The Four Dynamics Shaping Global Private Markets

What are the most important dynamics shaping the global private markets industry today?

I would highlight four:

  1. Primary fundraising is extremely challenging
  2. Consolidation is transforming the strategic landscape
  3. The difficult macro environment is necessitating novel liquidity solutions
  4. Crypto is emerging as an institutional asset class

These four dynamics present urgent and existential risks to fund managers, and they demand immediate action.

Here’s the Portico house view.

1 / Primary fundraising is extremely challenging

When Portico opened its doors six years ago, two foundational trends were abundantly clear: (1) capital was concentrating in fewer, larger firms; and, (2) the outlook for EM-focused funds was dour, indeed.
The fundraising landscape has only gotten more challenging, with most capital flowing to North America and funds greater than $1B in size.
To wit, annual fundraising flows in North America grew by $300B between 2016 and 2021, increasing the region’s share of global fundraising from 51% to 62%. The volume of funds going to Asia and the “Rest of World” category (RoW) declined by $65B (28%).
Funds greater than $1B in size also attracted an incremental $300B in annual flows, increasing their market share from 56% to 66%, while fundraising for vehicles less than $500M in size declined by $23B (9%).

Since 2018 there has been a dramatic step-up in the duration of fundraising campaigns in Africa, Central & Eastern Europe, Latin America, and South & Southeast Asia. In these geographies, managers can expect to spend two to four years on the road before reaching a final close.
The extension of timetables can’t be explained solely by Covid-19, as the campaigns for North American funds increased negligibly: from an average of 15 months to 17.

Our conversations with investors suggest LP appetite for funds in the broader EM complex is de minimis
‘Sub-scale’ vehicles (i.e., < $500M) in North America and Western Europe are becoming a heavier lift as well — even for established firms with competitive track records.
More generally, LPs have been slogging through a backlog of re-ups from existing managers, limiting their appetite and bandwidth for new relationships.
Looking ahead, the ‘denominator effect’ is likely to reduce fund commitments over the medium term as LPs seek to hit their target allocations over time and offset the discounts they face in secondary markets.
Alas, the feast-or-famine fundraising environment we described six years ago is getting harsher. 
And this is happening at a time when the competitive landscape is growing in intensity — more than 7,500 funds were in the market last month, up from roughly 3,000 at the end of 2016 (Preqin).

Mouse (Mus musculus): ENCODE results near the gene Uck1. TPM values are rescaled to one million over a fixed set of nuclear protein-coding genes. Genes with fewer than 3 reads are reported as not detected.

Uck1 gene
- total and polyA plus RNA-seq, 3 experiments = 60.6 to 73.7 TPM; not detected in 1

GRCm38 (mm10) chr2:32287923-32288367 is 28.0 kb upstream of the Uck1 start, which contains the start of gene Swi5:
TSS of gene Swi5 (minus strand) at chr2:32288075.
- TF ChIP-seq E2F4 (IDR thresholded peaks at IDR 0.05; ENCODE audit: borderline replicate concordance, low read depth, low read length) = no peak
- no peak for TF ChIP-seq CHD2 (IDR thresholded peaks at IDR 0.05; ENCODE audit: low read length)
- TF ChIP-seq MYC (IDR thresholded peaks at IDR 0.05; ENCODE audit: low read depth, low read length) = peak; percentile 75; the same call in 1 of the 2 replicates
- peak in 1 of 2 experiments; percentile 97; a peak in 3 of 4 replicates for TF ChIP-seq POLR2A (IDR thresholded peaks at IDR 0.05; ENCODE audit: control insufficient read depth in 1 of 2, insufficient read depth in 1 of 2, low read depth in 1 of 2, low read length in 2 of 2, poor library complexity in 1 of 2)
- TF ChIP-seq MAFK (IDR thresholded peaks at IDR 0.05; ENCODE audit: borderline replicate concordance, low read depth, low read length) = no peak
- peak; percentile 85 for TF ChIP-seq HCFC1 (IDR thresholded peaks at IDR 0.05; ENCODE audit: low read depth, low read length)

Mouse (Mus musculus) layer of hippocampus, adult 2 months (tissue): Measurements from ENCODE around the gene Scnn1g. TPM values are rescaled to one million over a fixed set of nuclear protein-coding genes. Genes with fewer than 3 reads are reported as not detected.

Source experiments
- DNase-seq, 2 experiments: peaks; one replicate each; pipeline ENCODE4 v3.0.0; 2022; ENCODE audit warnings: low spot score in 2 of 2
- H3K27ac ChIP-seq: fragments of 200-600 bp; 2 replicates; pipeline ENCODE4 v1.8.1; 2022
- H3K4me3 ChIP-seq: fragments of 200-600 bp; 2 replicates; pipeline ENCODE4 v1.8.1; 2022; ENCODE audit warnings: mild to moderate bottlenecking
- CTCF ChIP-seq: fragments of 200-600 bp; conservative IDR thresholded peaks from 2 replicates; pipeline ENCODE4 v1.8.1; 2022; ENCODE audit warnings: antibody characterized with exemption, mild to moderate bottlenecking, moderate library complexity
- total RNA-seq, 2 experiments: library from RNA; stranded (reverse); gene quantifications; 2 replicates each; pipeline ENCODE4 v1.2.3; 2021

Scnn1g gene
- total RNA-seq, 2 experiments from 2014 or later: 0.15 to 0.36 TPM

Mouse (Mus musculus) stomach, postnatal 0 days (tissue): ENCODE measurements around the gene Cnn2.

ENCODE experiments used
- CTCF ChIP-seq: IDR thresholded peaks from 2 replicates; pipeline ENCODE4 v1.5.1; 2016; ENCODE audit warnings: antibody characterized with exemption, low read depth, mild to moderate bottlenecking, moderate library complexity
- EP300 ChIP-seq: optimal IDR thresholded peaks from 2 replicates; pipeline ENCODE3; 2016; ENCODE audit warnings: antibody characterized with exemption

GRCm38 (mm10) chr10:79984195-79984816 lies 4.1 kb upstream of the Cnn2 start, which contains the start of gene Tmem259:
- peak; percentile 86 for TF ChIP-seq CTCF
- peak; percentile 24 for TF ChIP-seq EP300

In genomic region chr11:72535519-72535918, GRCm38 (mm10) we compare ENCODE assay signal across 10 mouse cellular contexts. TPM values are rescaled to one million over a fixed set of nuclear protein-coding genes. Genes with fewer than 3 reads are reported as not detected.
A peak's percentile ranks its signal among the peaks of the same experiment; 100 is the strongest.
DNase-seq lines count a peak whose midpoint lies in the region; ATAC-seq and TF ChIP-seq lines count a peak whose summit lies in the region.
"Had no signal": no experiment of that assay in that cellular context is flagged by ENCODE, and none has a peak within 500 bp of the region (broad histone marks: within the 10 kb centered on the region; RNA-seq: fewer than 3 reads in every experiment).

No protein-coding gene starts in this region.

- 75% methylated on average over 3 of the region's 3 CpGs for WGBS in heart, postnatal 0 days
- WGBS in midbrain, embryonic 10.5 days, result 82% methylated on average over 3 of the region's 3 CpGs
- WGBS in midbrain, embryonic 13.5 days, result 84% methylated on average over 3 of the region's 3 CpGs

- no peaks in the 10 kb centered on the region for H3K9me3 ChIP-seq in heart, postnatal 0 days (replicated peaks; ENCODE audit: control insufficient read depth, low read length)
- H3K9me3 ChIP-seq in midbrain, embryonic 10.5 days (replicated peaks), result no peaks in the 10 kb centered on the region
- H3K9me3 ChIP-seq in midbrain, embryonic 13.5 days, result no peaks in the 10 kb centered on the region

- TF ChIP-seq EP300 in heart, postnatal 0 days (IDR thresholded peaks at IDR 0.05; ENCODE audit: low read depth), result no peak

Primary fundraising is not impossible.
But the pressures on managers operating in complex markets — or simply offering sub-$500M funds — are immense.
Success requires an uncommon degree of grit, a clear elucidation of one’s differentiation, and an investment in educating LPs on one’s opportunity set. 
You need to stand out and stand apart with a clear edge and a compelling story.
Given this backdrop, we have revised and updated our Insider’s Guide to Raising a Fund: The Art of the Pitchbook, and are now making it available *for free*.

As one LP put it to us, “Portico is kind of giving away the house with this.”
Visit porticoadvisers.com/pitchbook to grab your copy.
And if you already have a deck, engage us for an in-depth pitchbook review.
We bring a fresh set of eyes and provide “invaluable” feedback — if it saves you one month of time on the road, the exercise pays for itself.
E-mail me at [email protected] to get started.

2 / Consolidation is transforming the strategic landscape
Scale matters.

Large asset managers are using M&A to marry differentiated strategies and geographic reach with their strengths in distribution.

This is exacerbating the fundraising pressures besetting sub-scale managers and creating existential franchise risk.

It is hard to overstate just how urgently firms should be exploring M&A and joint ventures as a means of survival.

Some prevalent strategies:

  • Sell to a private markets firm — Consider Apollo’s acquisition of minority stakes in two premier specialist firms that could continue to raise stand-alone funds: Motive Partners (fintech) and Sofinnova Partners (life sciences). 

    Or, consider EQT’s acquisition of Baring Asia — which is reportedly on track to raise $11B for its eighth flagship fund (Fund VII was $6.5B) — and LSP (life sciences).
  • Sell to a traditional asset manager — Enable or extend the private markets capabilities of public markets-oriented firms. Examples include T. Rowe Price’s acquisition of Oak Hill Advisors and Franklin Templeton’s acquisition of Lexington Partners.
  • Combine with another manager — Increase scale and strengthen your competitive positioning with a peer that offers geographic reach or complementary capabilities. One example is Patria’s combination with Chile’s Moneda Asset Management (discussed here).

According to data from Piper Sandler, there have been 288 acquisitions of alternative assets firms since 2018, roughly 40% of which were private equity firms. 

If you’re a fund manager, you really need to grapple with two questions:

  • Does your firm still have product-market fit, or are you selling a product the market’s no longer buying?
  • How would M&A, a JV, or a strategic partnership improve your firm’s fundraising prospects and rerate its equity value? 

Your ability to retain talent hinges on your ability to raise capital.

There are large asset managers that will poach your best dealmakers to bolster their capacities in a given geography or vertical, and leave you in a lurch.